This article was written by Antoinette DelBel from 13 Wham in Rochester, NY on Thursday, Dec. 26th, 2019.
Fairport, N.Y. (WHAM) – Many New York businesses are bracing once again for another minimum wage increase.
As part of Gov. Andrew Cuomo’s minimum wage plan, the pay will be increasing for millions of employees across the state as a new year ushers in.
On Dec. 31, the general minimum wage is rising from $11.10 to $11.80 outside of New York City. Fast food workers outside of New York City will see their pay go up from $12.75 to $13.75.
Wages for tipped food service workers will increase from $7.50 to $7.85 an hour.
Small business owners, including Riki’s Family Restaurant in Fairport, are figuring out how to offset the pay hike.
“The last thing a small business wants is increased costs,” said Riki’s Manager Michael Demkou.
Riki’s was busy Thursday afternoon. The staff was working hard to keep customers, including regulars Joanne Devito and her husband, happy.
“They have good food, fast service, and good waitresses,” Joanne Devito.
On Dec. 31, 2019, the minimum wage will once again go up across the state. For tipped food service workers, their wage will increase by $.35.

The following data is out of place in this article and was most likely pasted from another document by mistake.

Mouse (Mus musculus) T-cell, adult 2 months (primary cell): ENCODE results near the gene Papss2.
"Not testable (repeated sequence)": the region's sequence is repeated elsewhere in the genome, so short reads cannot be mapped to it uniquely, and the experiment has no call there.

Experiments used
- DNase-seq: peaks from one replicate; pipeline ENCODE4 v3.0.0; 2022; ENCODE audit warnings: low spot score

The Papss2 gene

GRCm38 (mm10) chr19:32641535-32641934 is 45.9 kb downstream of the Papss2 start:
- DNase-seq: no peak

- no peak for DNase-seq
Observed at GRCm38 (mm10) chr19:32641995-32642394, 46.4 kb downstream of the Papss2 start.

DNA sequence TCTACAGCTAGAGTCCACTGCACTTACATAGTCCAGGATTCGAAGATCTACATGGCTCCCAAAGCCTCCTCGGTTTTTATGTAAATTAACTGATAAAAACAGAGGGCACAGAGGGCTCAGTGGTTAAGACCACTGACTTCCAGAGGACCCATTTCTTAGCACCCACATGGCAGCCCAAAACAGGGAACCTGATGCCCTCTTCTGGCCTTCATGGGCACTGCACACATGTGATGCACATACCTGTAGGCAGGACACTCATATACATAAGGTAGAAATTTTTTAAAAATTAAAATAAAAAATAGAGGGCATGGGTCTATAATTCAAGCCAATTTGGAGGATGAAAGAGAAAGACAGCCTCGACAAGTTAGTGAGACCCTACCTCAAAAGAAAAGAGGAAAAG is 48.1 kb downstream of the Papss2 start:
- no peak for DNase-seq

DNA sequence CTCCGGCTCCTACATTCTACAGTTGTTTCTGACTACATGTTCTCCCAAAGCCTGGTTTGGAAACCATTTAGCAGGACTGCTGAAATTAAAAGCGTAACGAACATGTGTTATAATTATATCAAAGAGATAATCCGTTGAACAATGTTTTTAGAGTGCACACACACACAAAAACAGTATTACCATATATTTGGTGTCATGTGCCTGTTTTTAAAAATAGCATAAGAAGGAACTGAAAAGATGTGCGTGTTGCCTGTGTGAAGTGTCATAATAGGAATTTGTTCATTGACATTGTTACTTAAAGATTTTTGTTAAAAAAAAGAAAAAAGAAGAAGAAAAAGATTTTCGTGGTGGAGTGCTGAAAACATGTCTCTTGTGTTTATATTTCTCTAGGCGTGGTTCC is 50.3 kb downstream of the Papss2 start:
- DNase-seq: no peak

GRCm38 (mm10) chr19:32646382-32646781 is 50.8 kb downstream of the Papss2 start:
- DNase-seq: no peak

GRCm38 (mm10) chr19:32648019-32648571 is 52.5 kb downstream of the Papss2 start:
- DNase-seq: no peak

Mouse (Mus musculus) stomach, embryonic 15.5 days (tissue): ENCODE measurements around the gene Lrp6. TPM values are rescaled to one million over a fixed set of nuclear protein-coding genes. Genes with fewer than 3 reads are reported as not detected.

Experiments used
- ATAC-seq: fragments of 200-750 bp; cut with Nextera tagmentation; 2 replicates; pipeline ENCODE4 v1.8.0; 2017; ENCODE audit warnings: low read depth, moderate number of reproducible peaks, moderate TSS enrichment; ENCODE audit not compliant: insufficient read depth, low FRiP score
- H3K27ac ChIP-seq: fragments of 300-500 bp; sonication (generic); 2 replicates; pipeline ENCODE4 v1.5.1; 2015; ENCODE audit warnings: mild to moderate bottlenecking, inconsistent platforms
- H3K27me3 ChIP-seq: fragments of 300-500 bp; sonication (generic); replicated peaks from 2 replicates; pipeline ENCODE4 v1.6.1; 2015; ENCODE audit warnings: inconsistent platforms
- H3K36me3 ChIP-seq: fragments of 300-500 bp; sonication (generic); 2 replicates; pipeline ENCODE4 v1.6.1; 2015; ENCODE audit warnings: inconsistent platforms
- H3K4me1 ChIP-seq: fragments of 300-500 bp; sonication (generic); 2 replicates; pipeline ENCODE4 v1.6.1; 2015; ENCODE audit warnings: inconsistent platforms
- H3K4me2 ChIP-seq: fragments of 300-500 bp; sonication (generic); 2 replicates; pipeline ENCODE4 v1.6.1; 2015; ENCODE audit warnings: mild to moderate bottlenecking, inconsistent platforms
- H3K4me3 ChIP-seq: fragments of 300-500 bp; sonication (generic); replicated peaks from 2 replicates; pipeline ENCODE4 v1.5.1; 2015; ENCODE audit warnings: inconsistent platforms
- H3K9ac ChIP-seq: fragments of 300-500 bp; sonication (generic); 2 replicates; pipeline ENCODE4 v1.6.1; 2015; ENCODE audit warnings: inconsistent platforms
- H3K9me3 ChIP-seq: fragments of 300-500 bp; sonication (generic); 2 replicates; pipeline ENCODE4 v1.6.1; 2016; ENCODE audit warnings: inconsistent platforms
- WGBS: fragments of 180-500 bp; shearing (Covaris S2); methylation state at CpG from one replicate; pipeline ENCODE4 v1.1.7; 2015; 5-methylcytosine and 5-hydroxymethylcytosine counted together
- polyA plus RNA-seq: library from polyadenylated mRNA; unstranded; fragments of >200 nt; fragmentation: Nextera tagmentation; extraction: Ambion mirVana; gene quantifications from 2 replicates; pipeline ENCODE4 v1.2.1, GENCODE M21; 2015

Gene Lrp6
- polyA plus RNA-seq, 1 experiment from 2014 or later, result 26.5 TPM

The pay hike is something Demkou believes his staff deserves but said it will put a strain on Riki’s bottom line.
“We’re going to have to continue finding ways to cut costs in other areas and seeing where we can have more work being done by less people,” Demkou said.
The minimum wage pay increase started three years ago. In the food service industry, the hourly pay jumped by $2.50.
“I believe they deserve a raise,” said Devito. “They’re hardworking. Some places you go to and they serve you but don’t serve you with a smile.”
Demkou said the pay increase could mean cutting hours for a bus person and added responsibility for the rest of the staff.
“It sounds nitty gritty but that’s how you have to do it when you’re running a small business,” he said. “You have to count your dollars. You can’t just throw a dollar here and throw a dollar there because it can be that tight.”
The prices on the menu, however will stay the same – at least for now.
“That’s why it makes it tough because where do you sacrifice and where you try to cut costs and still run the business at the level it’s being run at right now where the customers are satisfied and they’re happy,” said Demkou.